No local issue in recent years has a caused a bigger storm in the student community than the debate over whether to add a student as a voting member to the Alcohol License Review Committee. Students said it was their right. Barb Mercer, head of the Dane County Tavern League, said it was unfair.
The council was set to vote on it early this month, but lead sponsor Ald. Bryon Eagon went straight to Mayor Dave Cieslewicz. The mayor felt students were not entitled to have a mandatory representative, but he agreed to appoint a student as a voting member anyway.
As a student, I'm glad Mayor Dave made this choice. It will probably prove to be good policy. However, as a believer in republican (lower case) government, I find it disappointing to see how dependent city policy is on one man.
In many ways, progressive Madison resembles a European-style monarchy. The king is called the mayor, and the council is a group of his advisers.
Although the "advisers" are elected by the people, it is often the mayor alone who calls the shots. He decides what committees they serve on, whether important or peripheral, and how many. He can determine how large a role they play in crafting policy.
But the monarch's power doesn't stop there. He also gets to pick city department heads and which citizens serve on city committees. These are selected based on their knowledge of a given area, their participation in civic affairs or - if nothing else - a mayoral hunch.
Just look at the ALRC. The committee includes three alders and a dozen representatives of various organizations, including the police department, the Tavern League and the university. Does the Tavern League, which represents certain bars in the area, really have a right to help decide whether nonmember bars get alcohol licenses?
Maybe not, but previous mayors have decided that its input is beneficial to discuss alcohol policy, and perhaps that its presence fosters an environment of conciliation between the regulators and the regulated.
In the case of the ALRC, students didn't have any representation until this past spring, when student Ald. Eli Judge, Eagon's predecessor, suggested that one be tapped as a nonvoting member. The mayor obliged.
This year students made even more noise to give that member voting rights, and the mayor decided to do so. It was a smart thing to do politically, and Cieslewicz hopes adding a student voice to the alcohol debate will stimulate student participation in other issues.
According to the mayor, students, like the tavern industry, have a specific interest in alcohol regulation and deserve a seat at the policy table. "Students expect somebody to represent the student point of view," he says. Cieslewicz hopes including students in the alcohol dialogue will stimulate student participation in other areas of city policy.
Pretty sound reasoning from a benevolent king. Is it really fair to refer to the Madison mayor as a monarch when he seems so dedicated to inclusiveness?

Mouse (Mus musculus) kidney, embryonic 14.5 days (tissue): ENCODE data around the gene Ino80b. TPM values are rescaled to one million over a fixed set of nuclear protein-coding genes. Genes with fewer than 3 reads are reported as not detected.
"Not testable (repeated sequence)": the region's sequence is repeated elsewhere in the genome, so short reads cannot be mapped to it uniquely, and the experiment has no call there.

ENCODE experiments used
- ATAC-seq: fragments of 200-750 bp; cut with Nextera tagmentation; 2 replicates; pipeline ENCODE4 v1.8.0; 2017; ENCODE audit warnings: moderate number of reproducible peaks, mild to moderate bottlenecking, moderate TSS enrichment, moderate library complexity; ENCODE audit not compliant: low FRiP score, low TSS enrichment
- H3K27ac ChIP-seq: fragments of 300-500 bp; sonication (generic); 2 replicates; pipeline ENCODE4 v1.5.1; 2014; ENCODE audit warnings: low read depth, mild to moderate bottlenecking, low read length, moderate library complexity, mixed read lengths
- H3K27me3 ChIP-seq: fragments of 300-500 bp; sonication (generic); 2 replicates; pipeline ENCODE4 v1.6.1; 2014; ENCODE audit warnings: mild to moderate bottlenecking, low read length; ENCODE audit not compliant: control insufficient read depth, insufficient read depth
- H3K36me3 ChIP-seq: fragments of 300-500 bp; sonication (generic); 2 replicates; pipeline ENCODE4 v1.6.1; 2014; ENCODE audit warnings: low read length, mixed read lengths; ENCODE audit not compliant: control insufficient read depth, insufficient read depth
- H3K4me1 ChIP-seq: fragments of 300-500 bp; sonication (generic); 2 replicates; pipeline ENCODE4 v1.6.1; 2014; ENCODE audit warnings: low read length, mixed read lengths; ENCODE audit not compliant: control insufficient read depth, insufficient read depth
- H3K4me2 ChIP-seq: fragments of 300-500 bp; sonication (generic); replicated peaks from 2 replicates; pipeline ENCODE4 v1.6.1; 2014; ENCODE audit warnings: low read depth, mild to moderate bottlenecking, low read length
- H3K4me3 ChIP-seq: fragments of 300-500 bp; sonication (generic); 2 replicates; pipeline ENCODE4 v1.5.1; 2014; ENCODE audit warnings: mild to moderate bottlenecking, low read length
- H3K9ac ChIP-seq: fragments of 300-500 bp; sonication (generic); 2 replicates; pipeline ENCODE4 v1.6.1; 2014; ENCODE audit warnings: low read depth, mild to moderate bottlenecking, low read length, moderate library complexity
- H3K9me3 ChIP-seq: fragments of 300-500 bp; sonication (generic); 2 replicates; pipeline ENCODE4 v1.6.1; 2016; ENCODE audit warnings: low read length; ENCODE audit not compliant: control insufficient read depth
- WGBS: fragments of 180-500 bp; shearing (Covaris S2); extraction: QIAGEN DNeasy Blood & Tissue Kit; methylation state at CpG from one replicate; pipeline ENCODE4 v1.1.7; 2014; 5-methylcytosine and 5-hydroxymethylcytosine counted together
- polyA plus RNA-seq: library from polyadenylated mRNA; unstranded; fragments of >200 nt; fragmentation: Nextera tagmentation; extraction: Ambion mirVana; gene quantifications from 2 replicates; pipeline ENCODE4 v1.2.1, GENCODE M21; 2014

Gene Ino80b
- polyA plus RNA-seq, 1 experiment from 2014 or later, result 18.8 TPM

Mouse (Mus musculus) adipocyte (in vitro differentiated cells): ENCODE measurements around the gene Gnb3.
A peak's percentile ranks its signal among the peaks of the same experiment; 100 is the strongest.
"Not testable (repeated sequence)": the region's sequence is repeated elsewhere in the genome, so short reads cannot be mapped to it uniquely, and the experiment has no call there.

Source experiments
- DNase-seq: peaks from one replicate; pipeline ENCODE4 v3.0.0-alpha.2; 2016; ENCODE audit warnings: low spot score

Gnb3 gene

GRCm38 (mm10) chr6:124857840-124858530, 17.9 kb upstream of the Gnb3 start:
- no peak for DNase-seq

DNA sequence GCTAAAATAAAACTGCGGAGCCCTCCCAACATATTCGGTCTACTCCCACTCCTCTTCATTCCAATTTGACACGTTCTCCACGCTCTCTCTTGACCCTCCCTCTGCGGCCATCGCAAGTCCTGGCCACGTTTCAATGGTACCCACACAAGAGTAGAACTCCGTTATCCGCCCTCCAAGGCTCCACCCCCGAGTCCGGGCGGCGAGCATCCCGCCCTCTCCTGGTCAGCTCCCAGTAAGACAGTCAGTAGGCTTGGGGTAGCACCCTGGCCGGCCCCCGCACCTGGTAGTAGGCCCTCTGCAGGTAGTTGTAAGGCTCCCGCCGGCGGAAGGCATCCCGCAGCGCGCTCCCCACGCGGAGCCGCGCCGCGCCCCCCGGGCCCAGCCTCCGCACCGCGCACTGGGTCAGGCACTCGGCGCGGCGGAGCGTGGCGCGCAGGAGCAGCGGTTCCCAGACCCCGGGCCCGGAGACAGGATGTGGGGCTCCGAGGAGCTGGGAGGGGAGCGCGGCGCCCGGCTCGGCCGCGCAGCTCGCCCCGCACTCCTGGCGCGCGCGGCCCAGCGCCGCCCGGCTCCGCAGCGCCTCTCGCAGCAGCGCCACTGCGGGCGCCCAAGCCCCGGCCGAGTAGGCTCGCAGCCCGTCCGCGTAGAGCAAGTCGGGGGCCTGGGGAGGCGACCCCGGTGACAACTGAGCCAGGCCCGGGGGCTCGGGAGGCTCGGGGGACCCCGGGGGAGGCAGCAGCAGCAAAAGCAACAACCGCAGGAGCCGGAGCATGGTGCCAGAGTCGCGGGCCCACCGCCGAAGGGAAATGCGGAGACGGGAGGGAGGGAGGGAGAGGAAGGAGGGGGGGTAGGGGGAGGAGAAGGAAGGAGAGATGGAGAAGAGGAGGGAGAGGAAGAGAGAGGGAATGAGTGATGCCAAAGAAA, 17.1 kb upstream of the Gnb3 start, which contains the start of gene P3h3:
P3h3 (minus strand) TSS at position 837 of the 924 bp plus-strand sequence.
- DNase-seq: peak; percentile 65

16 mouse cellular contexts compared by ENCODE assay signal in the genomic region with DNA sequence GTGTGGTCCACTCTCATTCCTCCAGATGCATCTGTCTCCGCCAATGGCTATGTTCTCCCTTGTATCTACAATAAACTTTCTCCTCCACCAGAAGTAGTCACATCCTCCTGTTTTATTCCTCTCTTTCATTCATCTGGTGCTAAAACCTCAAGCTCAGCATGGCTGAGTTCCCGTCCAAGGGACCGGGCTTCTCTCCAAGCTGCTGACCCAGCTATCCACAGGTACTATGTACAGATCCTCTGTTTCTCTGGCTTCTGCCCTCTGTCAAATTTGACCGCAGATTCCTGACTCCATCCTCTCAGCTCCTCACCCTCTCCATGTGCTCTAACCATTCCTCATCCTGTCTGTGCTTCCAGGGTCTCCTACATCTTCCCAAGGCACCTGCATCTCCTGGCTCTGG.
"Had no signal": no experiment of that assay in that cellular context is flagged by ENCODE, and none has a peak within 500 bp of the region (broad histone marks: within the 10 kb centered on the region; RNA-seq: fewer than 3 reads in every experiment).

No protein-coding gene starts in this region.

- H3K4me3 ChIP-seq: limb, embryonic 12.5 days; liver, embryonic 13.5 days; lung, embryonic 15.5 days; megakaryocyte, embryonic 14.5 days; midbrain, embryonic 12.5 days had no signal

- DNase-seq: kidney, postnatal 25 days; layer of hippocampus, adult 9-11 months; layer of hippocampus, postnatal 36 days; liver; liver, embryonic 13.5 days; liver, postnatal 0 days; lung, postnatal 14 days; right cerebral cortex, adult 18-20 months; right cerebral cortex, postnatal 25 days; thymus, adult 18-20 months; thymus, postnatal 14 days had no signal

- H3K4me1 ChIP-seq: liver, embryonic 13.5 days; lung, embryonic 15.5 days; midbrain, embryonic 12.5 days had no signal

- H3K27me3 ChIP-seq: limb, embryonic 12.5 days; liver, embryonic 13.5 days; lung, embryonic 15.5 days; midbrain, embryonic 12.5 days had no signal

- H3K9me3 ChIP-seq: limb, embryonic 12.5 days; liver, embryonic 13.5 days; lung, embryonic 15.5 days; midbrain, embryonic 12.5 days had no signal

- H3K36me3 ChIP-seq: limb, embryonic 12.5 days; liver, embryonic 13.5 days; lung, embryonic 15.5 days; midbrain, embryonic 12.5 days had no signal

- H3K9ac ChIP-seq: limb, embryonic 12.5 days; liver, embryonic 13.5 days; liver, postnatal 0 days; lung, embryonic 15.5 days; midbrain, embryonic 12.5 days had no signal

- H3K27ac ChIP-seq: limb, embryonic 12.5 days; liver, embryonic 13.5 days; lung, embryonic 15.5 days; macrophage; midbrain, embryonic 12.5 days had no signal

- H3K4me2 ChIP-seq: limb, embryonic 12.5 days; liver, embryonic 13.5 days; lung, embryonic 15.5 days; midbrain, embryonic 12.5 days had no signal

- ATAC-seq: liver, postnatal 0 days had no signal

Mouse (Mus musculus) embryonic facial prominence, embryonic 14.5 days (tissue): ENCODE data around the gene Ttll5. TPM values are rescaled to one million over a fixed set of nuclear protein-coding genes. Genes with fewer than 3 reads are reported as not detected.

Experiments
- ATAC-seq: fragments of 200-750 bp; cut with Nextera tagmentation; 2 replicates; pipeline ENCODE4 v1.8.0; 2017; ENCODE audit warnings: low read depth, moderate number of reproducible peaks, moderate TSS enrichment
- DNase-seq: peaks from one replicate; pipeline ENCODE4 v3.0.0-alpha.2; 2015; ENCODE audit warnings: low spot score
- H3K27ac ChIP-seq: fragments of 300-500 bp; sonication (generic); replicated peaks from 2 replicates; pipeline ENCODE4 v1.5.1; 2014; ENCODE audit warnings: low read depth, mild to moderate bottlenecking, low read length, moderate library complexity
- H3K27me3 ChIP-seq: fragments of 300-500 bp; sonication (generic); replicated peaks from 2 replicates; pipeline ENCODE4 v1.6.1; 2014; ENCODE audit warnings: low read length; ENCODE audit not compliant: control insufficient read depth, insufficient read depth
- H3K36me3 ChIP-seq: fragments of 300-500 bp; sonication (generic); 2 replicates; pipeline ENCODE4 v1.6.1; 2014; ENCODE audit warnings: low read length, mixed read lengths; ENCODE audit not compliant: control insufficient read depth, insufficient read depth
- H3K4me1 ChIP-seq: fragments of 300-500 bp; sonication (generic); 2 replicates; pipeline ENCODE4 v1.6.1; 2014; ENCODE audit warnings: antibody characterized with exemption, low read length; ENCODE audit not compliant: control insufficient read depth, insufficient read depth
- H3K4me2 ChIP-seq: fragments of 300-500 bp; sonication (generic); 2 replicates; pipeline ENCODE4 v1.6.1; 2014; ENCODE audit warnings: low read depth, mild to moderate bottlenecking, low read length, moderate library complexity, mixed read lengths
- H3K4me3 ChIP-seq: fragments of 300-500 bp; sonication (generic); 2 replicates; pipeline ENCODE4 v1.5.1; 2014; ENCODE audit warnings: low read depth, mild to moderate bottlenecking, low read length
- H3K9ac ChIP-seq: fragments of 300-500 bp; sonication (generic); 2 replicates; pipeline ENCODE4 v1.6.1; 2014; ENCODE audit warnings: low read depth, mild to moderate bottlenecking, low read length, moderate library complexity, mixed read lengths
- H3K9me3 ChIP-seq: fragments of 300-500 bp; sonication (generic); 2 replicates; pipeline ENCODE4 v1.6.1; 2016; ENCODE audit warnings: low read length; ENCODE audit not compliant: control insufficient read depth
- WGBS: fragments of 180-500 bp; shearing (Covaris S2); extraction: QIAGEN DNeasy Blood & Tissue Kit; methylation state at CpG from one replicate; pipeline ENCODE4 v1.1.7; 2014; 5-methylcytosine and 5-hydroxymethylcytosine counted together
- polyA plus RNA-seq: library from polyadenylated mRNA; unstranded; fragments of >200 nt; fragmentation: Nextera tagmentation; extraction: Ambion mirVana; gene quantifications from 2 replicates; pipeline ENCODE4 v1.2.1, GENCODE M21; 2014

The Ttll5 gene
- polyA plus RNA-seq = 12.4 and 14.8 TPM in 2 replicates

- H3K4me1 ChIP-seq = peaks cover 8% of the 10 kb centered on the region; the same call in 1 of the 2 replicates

Yes, because it's only one person's interpretation of inclusiveness. Others who are elected to oversee city government have little say. Although the council must approve every citizen appointment the mayor makes, alders who vote against his appointments run the risk of being denied future committee assignments.
And that's simply the way Madison government works. The mayor is the main actor in policy. He or she has almost absolute power to delegate authority, even within the legislative branch.
Just compare us to Milwaukee, where members of the City Council make six-figure salaries and have full-time staffs. Here the mayor's office budget ($802,708 this year) is more than eight times greater than that allotted to the council office ($97,439). The mayor has a staff of 12 people; the council has a staff of two. [Correction, posted 11/19/09: The mayor's office says it has a staff of 11.]
Like a monarchy, Madison's system is based on the premise that we'll have a good leader at all times. Such a mayor consistently makes the right choices and exercises his power in wise ways. But the mayor gets to make a lot of choices and have a lot of power.
Madison's current system is the equivalent of having the president appoint the heads of House and Senate committees as well as the cabinet. Even some who trust the mayor, such as Ald. Michael Verveer, are receptive to a different system, in which the council would form a committee to negotiate aldermanic appointments.
Another council member, Ald. Michael Schumacher, has suggested letting the council make half of the citizen appointments on city committees.
The least we can do is compromise. Let's have the people we elect to legislate have more say in legislation.
Because no matter how much we love our king, it's not a good idea to let him rule it all.
Jack Craver is a senior at UW-Madison and editor of The Sconz (thesconz.com), a local political blog.